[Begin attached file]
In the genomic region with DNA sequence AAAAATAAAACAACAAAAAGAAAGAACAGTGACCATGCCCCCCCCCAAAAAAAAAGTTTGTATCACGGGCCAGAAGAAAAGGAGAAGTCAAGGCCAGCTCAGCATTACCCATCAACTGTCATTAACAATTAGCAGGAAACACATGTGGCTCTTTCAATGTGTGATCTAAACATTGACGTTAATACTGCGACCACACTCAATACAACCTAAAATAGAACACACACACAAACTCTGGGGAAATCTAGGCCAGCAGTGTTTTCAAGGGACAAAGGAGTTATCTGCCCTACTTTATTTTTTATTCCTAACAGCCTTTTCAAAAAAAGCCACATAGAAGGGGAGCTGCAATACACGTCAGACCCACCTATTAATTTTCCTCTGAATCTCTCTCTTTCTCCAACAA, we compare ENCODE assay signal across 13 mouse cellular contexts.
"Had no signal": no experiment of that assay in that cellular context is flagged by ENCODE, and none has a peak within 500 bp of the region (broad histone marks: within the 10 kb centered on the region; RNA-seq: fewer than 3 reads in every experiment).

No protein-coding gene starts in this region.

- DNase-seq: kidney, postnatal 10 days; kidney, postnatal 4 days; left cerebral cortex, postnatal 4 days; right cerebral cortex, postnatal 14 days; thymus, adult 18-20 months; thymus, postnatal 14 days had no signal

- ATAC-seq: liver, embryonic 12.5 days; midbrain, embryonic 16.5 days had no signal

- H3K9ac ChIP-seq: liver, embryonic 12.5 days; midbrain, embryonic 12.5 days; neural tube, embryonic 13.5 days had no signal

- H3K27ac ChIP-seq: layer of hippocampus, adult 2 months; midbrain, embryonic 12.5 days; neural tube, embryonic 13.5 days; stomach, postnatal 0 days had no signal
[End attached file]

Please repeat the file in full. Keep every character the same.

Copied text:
In the genomic region with DNA sequence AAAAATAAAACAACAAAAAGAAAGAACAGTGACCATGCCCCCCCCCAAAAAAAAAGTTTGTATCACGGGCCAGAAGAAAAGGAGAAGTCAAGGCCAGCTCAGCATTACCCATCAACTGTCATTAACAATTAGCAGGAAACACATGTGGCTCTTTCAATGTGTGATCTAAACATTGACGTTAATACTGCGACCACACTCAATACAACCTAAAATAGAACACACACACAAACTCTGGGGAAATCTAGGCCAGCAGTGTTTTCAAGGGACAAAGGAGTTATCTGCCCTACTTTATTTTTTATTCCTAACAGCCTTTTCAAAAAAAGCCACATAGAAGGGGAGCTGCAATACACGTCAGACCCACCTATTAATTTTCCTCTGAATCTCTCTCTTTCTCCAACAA, we compare ENCODE assay signal across 13 mouse cellular contexts.
"Had no signal": no experiment of that assay in that cellular context is flagged by ENCODE, and none has a peak within 500 bp of the region (broad histone marks: within the 10 kb centered on the region; RNA-seq: fewer than 3 reads in every experiment).

No protein-coding gene starts in this region.

- DNase-seq: kidney, postnatal 10 days; kidney, postnatal 4 days; left cerebral cortex, postnatal 4 days; right cerebral cortex, postnatal 14 days; thymus, adult 18-20 months; thymus, postnatal 14 days had no signal

- ATAC-seq: liver, embryonic 12.5 days; midbrain, embryonic 16.5 days had no signal

- H3K9ac ChIP-seq: liver, embryonic 12.5 days; midbrain, embryonic 12.5 days; neural tube, embryonic 13.5 days had no signal

- H3K27ac ChIP-seq: layer of hippocampus, adult 2 months; midbrain, embryonic 12.5 days; neural tube, embryonic 13.5 days; stomach, postnatal 0 days had no signal